Who Was Jesus Discipled By?

When we think of Jesus and disciples, we often think of the 12 that Jesus called to be his disciples. But the opposite should also be considered.

Was Jesus a disciple?

Jesus was a disciple of John the Baptist, leaving his hometown to follow him, becoming a changed man after spending time with him and soon taking on his mission. Fulfilling 3 key parts of being a disciple.

At first blush, this seems unlikely, with John the Baptist only playing what seems like a minor role in Jesus’ life.

Did he not just baptize Jesus, and then Jesus started his ministry after all by himself in Galilee without John?

Yes, and no.

Let me explain, but before we talk about how John Discipled Jesus, we need to define what a disciple is.

Jesus as a Disciple

Well, this could be an article in itself or even a book.

To keep it simple, we will use two definitions. One is more academic, and the other is easier to understand and relate to.

In short, a disciple is a student. A disciple is one who disciplines himself in the teachings and practices of another. The word disciple, like discipline, comes from the Latin word discipulus, meaning “pupil” or “learner.”

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In short summary, did Jesus become a student of another?

John the Baptist, in particular.

Did he focus his life on learning from John and imitating his practices?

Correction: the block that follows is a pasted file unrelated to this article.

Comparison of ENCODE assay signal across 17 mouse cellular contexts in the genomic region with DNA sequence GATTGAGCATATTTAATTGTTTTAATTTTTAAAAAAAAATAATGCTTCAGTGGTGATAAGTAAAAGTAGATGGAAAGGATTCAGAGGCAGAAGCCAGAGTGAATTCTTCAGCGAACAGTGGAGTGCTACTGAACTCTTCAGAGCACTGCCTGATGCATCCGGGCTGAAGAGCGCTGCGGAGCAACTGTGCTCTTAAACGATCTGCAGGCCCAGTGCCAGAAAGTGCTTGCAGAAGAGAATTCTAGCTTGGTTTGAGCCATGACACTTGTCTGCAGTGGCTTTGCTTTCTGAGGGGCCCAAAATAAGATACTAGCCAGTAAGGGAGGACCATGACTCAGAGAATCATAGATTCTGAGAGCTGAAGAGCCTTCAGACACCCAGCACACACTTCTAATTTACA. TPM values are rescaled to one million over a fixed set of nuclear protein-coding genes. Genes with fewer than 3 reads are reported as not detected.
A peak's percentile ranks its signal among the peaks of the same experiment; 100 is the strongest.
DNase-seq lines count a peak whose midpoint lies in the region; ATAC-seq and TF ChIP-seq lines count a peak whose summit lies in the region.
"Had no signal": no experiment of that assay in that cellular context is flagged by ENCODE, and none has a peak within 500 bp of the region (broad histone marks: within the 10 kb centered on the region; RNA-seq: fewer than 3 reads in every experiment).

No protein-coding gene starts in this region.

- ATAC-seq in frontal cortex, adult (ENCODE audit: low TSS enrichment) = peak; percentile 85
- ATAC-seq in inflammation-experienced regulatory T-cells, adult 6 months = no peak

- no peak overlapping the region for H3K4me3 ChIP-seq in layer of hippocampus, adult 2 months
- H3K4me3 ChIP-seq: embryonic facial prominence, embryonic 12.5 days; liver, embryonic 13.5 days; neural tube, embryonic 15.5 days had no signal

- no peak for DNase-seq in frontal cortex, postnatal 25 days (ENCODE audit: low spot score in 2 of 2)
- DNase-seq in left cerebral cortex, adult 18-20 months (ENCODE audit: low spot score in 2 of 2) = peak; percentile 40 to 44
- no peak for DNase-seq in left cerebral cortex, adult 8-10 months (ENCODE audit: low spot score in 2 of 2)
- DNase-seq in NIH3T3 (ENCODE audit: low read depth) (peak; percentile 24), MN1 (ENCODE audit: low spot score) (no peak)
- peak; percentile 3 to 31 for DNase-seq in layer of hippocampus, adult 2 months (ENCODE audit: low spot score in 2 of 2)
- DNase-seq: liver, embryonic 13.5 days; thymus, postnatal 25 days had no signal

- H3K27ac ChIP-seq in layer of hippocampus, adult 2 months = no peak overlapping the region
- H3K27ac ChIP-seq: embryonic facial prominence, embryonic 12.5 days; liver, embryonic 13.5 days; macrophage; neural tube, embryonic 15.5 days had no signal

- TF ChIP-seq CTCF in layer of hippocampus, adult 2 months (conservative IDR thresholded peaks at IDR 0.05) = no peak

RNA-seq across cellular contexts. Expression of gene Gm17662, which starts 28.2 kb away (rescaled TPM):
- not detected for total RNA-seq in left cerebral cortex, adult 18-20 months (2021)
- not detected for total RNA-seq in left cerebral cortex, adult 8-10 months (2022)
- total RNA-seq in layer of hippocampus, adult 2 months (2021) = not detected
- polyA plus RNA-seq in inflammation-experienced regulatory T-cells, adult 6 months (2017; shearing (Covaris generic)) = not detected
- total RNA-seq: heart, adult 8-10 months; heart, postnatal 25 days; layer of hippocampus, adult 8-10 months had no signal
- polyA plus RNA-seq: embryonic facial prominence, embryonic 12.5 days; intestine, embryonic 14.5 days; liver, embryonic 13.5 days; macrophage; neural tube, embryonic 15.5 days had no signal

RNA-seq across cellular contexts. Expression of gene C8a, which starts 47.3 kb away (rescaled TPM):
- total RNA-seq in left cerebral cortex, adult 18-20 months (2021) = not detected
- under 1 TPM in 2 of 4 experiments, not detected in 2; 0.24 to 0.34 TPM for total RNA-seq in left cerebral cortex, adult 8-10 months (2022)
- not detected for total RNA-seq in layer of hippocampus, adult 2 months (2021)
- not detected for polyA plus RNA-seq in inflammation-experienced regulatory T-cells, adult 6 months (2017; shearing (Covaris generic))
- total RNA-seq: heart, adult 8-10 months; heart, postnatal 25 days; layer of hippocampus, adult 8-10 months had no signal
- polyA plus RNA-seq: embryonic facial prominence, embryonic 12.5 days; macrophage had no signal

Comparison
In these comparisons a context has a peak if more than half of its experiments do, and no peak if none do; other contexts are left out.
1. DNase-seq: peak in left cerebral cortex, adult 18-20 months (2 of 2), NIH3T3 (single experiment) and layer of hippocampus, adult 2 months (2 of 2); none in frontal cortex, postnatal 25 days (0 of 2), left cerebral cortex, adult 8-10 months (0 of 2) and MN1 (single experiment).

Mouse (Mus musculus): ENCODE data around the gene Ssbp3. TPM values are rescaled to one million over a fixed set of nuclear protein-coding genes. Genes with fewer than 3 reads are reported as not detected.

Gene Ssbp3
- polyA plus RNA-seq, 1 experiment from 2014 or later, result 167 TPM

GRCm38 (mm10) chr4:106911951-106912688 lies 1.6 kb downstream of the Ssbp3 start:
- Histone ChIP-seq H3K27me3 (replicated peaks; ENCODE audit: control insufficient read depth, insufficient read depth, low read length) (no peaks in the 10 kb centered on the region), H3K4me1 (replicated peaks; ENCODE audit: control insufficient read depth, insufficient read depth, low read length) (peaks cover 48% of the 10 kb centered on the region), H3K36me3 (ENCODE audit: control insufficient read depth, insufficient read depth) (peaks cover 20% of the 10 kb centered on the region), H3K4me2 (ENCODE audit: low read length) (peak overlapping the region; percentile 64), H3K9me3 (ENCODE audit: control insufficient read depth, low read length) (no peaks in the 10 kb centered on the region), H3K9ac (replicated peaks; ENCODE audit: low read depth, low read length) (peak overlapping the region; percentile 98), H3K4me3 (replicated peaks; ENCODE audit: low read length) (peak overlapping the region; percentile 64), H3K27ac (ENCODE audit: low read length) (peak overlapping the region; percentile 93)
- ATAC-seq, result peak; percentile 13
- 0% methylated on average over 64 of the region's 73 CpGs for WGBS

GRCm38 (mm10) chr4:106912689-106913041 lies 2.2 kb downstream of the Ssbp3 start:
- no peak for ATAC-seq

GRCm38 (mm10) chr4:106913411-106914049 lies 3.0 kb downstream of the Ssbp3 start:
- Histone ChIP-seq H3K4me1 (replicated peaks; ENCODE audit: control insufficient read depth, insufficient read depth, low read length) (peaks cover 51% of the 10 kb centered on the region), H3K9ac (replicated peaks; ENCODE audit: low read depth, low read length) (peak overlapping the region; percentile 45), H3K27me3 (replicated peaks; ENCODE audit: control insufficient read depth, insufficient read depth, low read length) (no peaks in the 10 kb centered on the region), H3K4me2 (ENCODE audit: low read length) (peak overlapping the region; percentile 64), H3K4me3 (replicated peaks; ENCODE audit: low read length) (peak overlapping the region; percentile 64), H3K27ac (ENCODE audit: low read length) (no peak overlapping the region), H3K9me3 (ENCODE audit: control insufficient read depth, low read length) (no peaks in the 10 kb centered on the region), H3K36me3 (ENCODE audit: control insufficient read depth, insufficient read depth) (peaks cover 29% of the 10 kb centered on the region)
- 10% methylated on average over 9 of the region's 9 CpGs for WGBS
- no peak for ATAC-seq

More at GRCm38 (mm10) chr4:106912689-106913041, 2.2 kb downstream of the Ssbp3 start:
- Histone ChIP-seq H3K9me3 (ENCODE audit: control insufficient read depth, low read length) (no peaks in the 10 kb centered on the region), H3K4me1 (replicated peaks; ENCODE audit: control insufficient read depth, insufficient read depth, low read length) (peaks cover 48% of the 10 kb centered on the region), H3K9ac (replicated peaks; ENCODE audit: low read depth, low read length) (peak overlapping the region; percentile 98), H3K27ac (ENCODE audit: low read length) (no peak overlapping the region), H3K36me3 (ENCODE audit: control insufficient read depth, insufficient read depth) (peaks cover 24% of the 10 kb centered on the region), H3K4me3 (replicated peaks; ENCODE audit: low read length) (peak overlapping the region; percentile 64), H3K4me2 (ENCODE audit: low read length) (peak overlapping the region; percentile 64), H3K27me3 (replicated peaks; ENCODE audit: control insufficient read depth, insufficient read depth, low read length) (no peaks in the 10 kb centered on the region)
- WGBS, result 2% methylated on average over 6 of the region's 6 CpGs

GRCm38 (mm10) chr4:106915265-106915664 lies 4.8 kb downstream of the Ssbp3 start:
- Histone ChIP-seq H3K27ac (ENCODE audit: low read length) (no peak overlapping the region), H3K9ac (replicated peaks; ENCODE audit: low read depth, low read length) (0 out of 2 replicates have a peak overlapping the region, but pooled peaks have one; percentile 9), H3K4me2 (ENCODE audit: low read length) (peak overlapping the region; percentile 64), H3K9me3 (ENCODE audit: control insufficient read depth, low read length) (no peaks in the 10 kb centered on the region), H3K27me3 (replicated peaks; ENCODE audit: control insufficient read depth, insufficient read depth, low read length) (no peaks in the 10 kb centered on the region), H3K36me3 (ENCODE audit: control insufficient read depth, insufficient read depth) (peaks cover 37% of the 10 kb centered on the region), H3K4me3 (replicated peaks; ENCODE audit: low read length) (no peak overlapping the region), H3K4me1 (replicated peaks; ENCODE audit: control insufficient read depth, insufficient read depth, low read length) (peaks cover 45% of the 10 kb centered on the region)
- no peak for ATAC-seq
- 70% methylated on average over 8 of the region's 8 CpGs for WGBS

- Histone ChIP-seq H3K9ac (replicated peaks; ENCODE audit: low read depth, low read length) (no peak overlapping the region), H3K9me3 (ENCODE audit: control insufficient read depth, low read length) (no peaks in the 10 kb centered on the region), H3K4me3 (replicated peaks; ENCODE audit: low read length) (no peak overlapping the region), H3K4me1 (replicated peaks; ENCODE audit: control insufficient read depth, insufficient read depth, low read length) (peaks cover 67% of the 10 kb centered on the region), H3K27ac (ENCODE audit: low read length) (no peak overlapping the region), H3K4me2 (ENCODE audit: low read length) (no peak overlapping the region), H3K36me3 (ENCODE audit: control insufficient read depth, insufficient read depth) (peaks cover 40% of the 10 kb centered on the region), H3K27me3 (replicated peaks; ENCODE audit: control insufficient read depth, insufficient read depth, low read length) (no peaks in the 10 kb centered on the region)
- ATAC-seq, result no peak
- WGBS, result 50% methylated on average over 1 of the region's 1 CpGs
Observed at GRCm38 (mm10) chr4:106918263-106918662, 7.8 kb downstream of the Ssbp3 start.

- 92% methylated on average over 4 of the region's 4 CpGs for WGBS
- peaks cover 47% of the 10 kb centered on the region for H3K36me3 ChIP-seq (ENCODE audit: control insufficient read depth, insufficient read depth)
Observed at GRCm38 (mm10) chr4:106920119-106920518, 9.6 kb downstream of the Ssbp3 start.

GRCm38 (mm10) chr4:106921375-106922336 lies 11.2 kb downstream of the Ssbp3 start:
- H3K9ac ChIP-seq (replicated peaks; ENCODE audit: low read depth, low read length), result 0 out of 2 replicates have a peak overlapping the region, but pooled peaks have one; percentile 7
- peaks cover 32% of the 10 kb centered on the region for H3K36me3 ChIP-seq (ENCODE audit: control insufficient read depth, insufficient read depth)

Before we answer these questions, let’s take another angle of what a disciple is.

Real Life Church and Discipleship.org define a disples as

“A disciple of Jesus is someone who is following Jesus, being changed by Jesus, and is committed to the mission of Jesus.”

Bobby Harrington

They explain this from Matthew 4:19 and its parrel Mark 1:17.

If we change it slightly to apply to Jesus.

A disciple is someone who is following someone, being changed by them and is committed to their mission in life.

In broad strokes, we can see if Jesus learned from John’s teaching and practises.

But using Discipleship.org’s definition will make it a lot easier to break it down to understand how.

Follow the Leader

How Did Jesus Follow John the Baptist?

The single largest event connecting Jesus and John the Baptist is his baptism. Which is attested to in all 4 of the gospels (Matt. 3:13-17, Mk.1:9-13, Lk.3:21,22 Jn.1:29-34) and is also mentioned in the book of Acts (1:15, 11:15).

Interestingly of all the events of Jesus’ life the one single event most accepted by historians is the event of Jesus being baptised by John the Baptist.

The very act of baptism is considered an act of submission. And in many Christian traditions, and especially in the early church, was the beginning of a discipleship relationship.

This could easily be interpreted as the beginning of a discipleship relationship between Jesus and John the Baptist.

Furthermore, in the gospel of John (3:22-24, 4:1-3), we have Jesus with his disciples baptizing. Following the practice of John of baptizing people. Linking their activities together around the Jordon.

Further connecting the two men’s ministries and lives is the arrest of John the Baptist.

Both Matthew 4:12 and Mark 1:14 have the arrest of John as the cause of Jesus moving to Galilee and beginning to preach.

If Jesus was not following John the Baptist, why did his arrest cause Jesus to move?

Then once in prison, John the Baptist sends messengers to inquire about Jesus (Matt. 11:1-6, Lk.7:18-23). Jesus points to his activities and tells John’s disciples to report back to John about what he is doing.

And immediately after this begins to speak high praise about John and his role in the kingdom of God to the crowd. Along with some contrast between himself and John.

Changed Life

Was Jesus Changed by John the Baptist?

Now this part of discipleship is hard to determine.

Was Jesus changed by his time with John the Baptist, and how?

The biggest challenge in answering this is the lack of material before his baptism.